i have tested if we use photogrammetry standard formula GSD = flight height (m) / Focal lenght (mm) x pixel size maybe we cannot find GSD as report software like agisoft photoscan report software. but if we use this formula GSD = (sensor height (mm) x flight height (m) x 100) / (focal lenght (mm) x image height (pixel)) we can get result as like software report. for example i use DJI phantom 3 pro camera that focal lenght = 3.61, sensor height 4.62, image height = 3000 pixel and flight heigt 173 m, from mission planner i can get result GSD 7.38 cm, from calculation using the formula GSD = (4.62 x 173 x 100)/(3.61 x 3000) = 7.38006

I am a student at UW-Green Bay and have worked with one of my physics professor to come up with an equation for the situation which you are asking. The equation is below in the image and is based on the way you calculate resolution for telescopes. You will need to use this equation twice to calculate the distance covered in both the x and y direction.

I realize this is a fairly old thread, but just today I was working on this problem and after I solved it (I think), I found this discussion. Others have already provided a number of good answers and resources but I thought I'd add my own. The attached Excel spreadsheet is not as comprehensive as the one provided by Drones Imaging but has a few different calculations you might find useful. Please let me know if you see any errors or have suggestions.

## Replies

i have tested if we use photogrammetry standard formula GSD = flight height (m) / Focal lenght (mm) x pixel size maybe we cannot find GSD as report software like agisoft photoscan report software. but if we use this formula GSD = (sensor height (mm) x flight height (m) x 100) / (focal lenght (mm) x image height (pixel)) we can get result as like software report. for example i use DJI phantom 3 pro camera that focal lenght = 3.61, sensor height 4.62, image height = 3000 pixel and flight heigt 173 m, from mission planner i can get result GSD 7.38 cm, from calculation using the formula GSD = (4.62 x 173 x 100)/(3.61 x 3000) = 7.38006

IMHO, maybe useful

Hello,

I am a student at UW-Green Bay and have worked with one of my physics professor to come up with an equation for the situation which you are asking. The equation is below in the image and is based on the way you calculate resolution for telescopes. You will need to use this equation twice to calculate the distance covered in both the x and y direction.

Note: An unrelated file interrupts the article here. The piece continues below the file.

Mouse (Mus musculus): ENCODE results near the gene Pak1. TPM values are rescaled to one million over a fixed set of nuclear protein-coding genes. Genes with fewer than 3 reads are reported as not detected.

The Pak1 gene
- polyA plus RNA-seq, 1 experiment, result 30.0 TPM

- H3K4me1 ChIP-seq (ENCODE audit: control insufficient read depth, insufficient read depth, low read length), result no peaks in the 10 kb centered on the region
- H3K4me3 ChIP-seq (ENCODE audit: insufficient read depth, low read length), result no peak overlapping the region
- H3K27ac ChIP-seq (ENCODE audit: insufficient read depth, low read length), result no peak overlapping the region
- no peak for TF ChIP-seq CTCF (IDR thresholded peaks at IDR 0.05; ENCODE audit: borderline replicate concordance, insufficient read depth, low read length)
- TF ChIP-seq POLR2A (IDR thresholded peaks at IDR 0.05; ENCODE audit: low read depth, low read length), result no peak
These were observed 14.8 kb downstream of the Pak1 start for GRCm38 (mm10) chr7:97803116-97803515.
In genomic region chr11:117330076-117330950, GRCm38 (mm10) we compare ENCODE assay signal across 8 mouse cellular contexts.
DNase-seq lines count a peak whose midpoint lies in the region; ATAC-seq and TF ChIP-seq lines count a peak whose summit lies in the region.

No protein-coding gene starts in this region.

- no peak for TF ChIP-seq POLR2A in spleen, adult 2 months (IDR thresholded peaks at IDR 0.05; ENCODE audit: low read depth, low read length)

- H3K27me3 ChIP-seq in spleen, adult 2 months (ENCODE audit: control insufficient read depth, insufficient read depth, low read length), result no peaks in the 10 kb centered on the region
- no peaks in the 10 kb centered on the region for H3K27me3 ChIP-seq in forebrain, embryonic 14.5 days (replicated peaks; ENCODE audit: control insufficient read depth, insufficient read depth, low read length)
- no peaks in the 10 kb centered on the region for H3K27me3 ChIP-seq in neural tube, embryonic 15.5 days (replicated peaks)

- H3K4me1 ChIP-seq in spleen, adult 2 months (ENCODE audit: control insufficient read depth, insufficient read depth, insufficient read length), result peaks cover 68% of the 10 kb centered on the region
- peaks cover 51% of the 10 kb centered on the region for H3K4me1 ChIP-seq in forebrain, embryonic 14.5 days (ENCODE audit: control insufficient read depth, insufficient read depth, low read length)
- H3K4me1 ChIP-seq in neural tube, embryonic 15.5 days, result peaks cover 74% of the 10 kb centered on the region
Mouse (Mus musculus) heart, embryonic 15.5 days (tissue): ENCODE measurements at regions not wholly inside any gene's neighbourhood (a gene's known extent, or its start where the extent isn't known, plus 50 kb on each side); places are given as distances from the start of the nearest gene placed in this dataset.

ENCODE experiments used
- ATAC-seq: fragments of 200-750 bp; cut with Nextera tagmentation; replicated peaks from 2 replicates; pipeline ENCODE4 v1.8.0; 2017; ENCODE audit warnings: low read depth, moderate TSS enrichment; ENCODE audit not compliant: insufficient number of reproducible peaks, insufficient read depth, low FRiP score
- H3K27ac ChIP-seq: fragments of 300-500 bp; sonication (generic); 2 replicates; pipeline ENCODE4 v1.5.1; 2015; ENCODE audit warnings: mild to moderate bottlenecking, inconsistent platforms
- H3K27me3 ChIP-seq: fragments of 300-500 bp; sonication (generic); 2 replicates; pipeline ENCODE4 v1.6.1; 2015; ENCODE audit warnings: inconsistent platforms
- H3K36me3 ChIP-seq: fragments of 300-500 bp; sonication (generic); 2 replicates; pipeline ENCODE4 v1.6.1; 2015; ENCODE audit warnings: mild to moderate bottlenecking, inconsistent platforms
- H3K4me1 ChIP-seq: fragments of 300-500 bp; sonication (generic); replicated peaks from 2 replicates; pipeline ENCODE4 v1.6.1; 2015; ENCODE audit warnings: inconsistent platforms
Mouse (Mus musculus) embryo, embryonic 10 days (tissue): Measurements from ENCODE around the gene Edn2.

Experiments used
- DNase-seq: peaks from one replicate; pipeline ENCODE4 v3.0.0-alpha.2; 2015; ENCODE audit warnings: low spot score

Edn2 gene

I hope this helps!

brother where can i find focal plane?

Pierre Stoermer said:

This app has a UAV Photo Coverage Calculator:

http://playboard.me/android/apps/com.xdrones.dronestoolsupdate1?lan...

AERIAL CAMERA GROUND FOOTPRINT CALCULATOR

http://www.xdrones.es/aerial-camera-ground-footprint-calculator/

I realize this is a fairly old thread, but just today I was working on this problem and after I solved it (I think), I found this discussion. Others have already provided a number of good answers and resources but I thought I'd add my own. The attached Excel spreadsheet is not as comprehensive as the one provided by Drones Imaging but has a few different calculations you might find useful. Please let me know if you see any errors or have suggestions.

AerialSurveyPlanner.xlsx

Hi Matt,

you can download an excel grid on DronesImaging.com

http://www.dronesimaging.com/wp-content/uploads/2013/05/documentati...

Good luck

https://www.dronesimaging.com/solutions/documentation/

Cheers

Over a year late, but since this is the first thing that appeared to me on Google, maybe this can help:

http://www.canon.com/bctv/calculator/calculator3.html

By the way, don't know how that graph can help if it doesn't show focal length.

You might find the Dimensional Field of View Calculator on this web page handy.

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